CSIRAC – Australia’s First Computer

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CSIRAC - Australia's First Computer
Source: Museum Victoria

The world’s oldest complete computer.

CSIRAC (pronounced sigh – rack) stands for Commonwealth Scientific and Industrial Research Organisation Automatic Computer.

The first automatic electronic stored-program computer in Australia and one of the first in the world, CSIRAC is practically intact and is the only first-generation computer still in existence.

Developed by the Council of Scientific and Industrial Research (CSIR, later renamed CSIRO) at its Radiophysics Laboratory in Sydney, CSIRAC ran its first program in November 1949.

Transferred to the Department of Physics at the University of Melbourne in 1955, it remained in service from 1956 until 1964.

After being decommissioned, CSIRAC was donated to Museum Victoria. The computer now forms part of the Museum’s Technology Collection and is on public display on the Lower Ground Floor of the Melbourne Museum.


Event Type: Permanent Exhibition

Daily, Now Showing
10:00 AM - 5:00 PM

Museum Theatre Foyer

Included with museum entry.
Museum Members receive FREE museum entry.

Comments (15)

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Peter Smith 8 September, 2010 11:58
"CSIRAC (pronounced sigh – rack) stands for Commonwealth Scientific and Industrial Research Organisation Automatic Computer." is not 100% correct - when it was created the, now CSIRO, had not gained the word "Organisation", so a more accurate description is "CSIRAC (pronounced sigh – rack) stands for Commonwealth Scientific and Industrial Research Automatic Computer." PS: I worked on it ion an undergradute in the early 1960s.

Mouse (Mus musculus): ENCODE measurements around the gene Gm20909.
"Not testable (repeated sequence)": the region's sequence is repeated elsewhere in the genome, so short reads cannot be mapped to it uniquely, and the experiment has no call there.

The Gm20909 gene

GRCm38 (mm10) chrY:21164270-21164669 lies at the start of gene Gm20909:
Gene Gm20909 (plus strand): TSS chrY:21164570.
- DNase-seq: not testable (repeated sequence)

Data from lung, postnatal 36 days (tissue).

Discovery Centre 14 September, 2010 13:04

Hi Peter, Thanks for your comments. CSIRAC’s name we referred to ‘The last of the first’ by Doug McCann and Peter Thorne (available at the Museum bookshop), page 4:“The new University of Melbourne Computing Laboratory was officially opened by the Chairman of the CSIRO Sir Ian Clunies-Ross and the Mk 1 was formally recommissioned and named CSIRAC (an acronym derived from Commonwealth Scientific and Industrial Research Organisation Automatic Computer).”



Tim 20 April, 2011 12:54
Where is the CSIRAC exhibition located?
Richard McEwen 2 August, 2011 16:25
I spent the afternoon at Melbourne museum and could not find the CSIRAC valve computer....Where is housed? Regards Richard
Irene Comer 23 February, 2015 14:49
CSIRAC for me is one of the most interesting and important exhibits in the museum. I too was dismayed to see it relegated to such an obscure place. In my opinion it definitely deserved it's former prominence and its own exhibition space. I am curious to know the reason for it being sent to Coventry. I am neither a tech. head nor a computer nerd, but see CSIRAC as a hugely relevant example to young people, of historical process and its legacy
Discovery Centre 27 February, 2015 13:49